However, governments and industry players need to invest in advancing energy efficiency, research and development, and the decarbonization of electricity supply and supply chains to curb energy demand and rapidly cut emissions over the coming decade. This investment is essential to get on track with plans to reach net zero carbon emissions by 2050.

To achieve net zero, emissions must halve by the end of this decade.

Large Data Center Energy Demand On the Rise

Despite the strong gains in energy efficiency, energy consumption from large data centers has climbed by 20-40% in recent years as their workloads have increased rapidly.

Amazon, Microsoft, Google, and Meta saw their combined electricity consumption more than double from 2017 to around 72TWh in 2021. Overall energy consumption at data centers, excluding cryptocurrency, is set to continue rising moderately over the coming years.

While total global power consumption at data centers has grown only slightly, some smaller countries where markets are expanding are seeing rapid growth. For example, Ireland’s data center power demand has more than tripled since 2015, accounting for 18% of the country’s total electricity consumption in 2022. Data centers and other large non-industrial electricity users could account for 28% of national demand by 2031.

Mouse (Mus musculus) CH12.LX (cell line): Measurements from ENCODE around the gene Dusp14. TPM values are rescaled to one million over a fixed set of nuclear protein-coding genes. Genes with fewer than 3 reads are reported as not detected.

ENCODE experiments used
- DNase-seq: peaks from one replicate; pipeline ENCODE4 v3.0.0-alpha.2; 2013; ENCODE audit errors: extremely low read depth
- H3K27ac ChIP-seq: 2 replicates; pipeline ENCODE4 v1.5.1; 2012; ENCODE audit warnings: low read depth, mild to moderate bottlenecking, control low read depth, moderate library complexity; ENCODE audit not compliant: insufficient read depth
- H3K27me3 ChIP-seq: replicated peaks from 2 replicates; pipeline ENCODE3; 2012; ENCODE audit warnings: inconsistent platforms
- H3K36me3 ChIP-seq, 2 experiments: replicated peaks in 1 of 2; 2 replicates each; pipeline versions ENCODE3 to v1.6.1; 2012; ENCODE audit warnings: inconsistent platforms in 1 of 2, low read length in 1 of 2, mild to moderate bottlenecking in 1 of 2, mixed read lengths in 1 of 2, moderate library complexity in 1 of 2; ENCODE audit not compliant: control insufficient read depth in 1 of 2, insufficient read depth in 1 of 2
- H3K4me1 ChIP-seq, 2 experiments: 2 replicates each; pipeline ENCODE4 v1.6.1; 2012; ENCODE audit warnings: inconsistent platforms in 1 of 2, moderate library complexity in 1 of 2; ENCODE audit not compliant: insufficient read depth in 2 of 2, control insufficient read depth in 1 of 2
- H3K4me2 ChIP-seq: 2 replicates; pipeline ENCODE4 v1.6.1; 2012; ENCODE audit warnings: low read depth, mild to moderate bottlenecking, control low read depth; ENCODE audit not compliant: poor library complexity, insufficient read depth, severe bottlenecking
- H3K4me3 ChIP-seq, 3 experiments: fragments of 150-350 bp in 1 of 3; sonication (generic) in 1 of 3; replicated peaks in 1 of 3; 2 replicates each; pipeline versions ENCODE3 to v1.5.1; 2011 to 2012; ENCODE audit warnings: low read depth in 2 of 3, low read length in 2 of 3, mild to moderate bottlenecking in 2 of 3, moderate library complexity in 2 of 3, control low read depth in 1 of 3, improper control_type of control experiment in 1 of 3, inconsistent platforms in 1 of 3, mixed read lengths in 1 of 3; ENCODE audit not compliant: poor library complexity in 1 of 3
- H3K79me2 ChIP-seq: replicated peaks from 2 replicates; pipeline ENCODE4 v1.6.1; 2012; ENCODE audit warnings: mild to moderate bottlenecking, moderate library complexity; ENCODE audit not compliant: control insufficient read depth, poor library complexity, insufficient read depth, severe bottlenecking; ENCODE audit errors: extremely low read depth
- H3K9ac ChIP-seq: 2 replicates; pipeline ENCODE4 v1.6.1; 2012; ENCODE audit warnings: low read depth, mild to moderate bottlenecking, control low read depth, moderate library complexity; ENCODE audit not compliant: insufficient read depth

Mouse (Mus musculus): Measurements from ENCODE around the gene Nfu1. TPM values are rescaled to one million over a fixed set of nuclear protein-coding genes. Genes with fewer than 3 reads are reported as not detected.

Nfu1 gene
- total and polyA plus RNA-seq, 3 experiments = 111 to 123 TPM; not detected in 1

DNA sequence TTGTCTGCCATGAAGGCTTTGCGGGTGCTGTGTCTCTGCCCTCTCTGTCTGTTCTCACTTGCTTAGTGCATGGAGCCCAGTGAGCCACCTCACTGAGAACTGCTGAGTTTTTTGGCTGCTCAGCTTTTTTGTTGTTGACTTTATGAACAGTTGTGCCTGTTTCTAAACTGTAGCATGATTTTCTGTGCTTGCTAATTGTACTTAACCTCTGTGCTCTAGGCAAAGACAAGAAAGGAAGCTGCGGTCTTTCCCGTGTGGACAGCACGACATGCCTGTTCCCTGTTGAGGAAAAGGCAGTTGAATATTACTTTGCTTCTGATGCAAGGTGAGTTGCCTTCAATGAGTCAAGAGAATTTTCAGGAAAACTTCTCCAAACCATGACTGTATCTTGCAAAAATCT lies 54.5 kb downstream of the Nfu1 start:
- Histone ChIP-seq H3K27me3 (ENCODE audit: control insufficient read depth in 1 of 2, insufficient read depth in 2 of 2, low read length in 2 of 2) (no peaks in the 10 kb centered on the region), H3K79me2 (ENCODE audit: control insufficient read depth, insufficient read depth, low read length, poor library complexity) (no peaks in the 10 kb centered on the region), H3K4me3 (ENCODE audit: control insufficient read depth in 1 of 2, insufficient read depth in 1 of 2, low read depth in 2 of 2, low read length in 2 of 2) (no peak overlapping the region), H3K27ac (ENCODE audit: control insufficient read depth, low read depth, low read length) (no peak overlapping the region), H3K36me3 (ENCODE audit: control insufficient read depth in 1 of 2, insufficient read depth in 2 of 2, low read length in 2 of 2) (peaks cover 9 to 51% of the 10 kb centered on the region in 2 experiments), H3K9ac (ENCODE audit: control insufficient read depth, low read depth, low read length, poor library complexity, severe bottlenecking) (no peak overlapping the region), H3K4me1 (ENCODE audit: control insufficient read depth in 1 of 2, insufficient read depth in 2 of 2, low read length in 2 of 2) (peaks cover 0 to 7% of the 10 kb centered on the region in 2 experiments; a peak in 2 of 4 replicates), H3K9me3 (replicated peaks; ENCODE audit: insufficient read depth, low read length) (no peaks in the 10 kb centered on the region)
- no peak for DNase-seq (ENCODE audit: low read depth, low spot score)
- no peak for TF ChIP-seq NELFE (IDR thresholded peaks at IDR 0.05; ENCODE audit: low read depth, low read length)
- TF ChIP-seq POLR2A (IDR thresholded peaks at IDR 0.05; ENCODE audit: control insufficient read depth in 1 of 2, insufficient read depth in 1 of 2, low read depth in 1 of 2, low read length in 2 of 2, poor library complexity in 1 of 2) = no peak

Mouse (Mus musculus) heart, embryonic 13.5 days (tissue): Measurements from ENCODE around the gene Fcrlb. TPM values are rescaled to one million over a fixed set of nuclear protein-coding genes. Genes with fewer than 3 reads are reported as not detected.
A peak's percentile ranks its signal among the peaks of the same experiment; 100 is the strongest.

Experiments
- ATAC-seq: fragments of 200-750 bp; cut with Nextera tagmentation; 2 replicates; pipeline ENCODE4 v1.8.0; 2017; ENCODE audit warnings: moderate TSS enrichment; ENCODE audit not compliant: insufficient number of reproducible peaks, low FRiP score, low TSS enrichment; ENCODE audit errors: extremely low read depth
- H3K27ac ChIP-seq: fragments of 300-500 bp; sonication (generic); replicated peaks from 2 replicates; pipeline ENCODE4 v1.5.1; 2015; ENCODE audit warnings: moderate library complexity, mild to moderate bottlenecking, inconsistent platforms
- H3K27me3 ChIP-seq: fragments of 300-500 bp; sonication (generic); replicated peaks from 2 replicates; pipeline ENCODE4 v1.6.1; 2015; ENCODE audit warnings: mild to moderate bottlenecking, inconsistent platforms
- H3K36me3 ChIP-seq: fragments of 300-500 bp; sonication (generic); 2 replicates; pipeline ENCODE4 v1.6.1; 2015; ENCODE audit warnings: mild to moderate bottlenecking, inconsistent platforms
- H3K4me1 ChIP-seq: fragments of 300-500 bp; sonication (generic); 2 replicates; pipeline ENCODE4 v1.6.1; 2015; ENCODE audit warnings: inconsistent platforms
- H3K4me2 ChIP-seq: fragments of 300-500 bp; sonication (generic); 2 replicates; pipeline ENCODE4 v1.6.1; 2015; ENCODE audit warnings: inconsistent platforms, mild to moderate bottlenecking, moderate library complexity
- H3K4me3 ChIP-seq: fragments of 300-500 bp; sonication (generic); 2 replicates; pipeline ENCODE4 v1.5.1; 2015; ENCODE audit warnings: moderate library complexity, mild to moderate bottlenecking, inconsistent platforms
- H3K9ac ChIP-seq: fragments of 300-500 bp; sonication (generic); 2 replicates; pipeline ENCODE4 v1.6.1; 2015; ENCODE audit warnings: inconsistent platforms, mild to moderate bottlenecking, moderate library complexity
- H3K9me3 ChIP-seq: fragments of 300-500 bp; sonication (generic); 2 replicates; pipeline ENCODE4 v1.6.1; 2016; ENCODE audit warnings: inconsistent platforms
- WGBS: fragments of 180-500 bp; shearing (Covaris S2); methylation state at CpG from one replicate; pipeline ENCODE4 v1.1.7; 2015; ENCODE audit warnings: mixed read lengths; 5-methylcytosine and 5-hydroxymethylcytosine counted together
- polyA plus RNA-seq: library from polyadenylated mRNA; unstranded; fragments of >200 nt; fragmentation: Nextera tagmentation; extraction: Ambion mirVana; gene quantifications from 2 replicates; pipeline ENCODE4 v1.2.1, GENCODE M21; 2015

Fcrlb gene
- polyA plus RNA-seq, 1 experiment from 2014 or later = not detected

Data center electricity demand in Denmark is projected to increase six times by 2030 to account for close to 15% of the country’s electricity consumption.

Global Trends in Data Center Use

2015 2022 Change
Internet users 3 billion 5.3 billion +78%
Internet traffic 0.6 ZB 4.4 ZB +600%
Data center workloads 180 million 800 million +340%
Data center energy use (excluding crypto) 200 TWh 240-340 TWh +20-70%
Crypto mining energy use 4 TWh 100-150 TWh +2300-3500%
Data transmission network energy use 220 TWh 260-360 TWh +18-64%

New Technologies to Drive Energy Use

Emerging technologies such as streaming, cloud gaming, blockchain (particularly Proof-of-Work), artificial intelligence, machine learning (ML), and virtual reality (VR) are expected to increase demand for data services.

For example, Bitcoin – the most prominent Proof-of-Work (PoW) blockchain – consumed an estimated 110TWh of electricity in 2022, which was 20 times more than in 2016.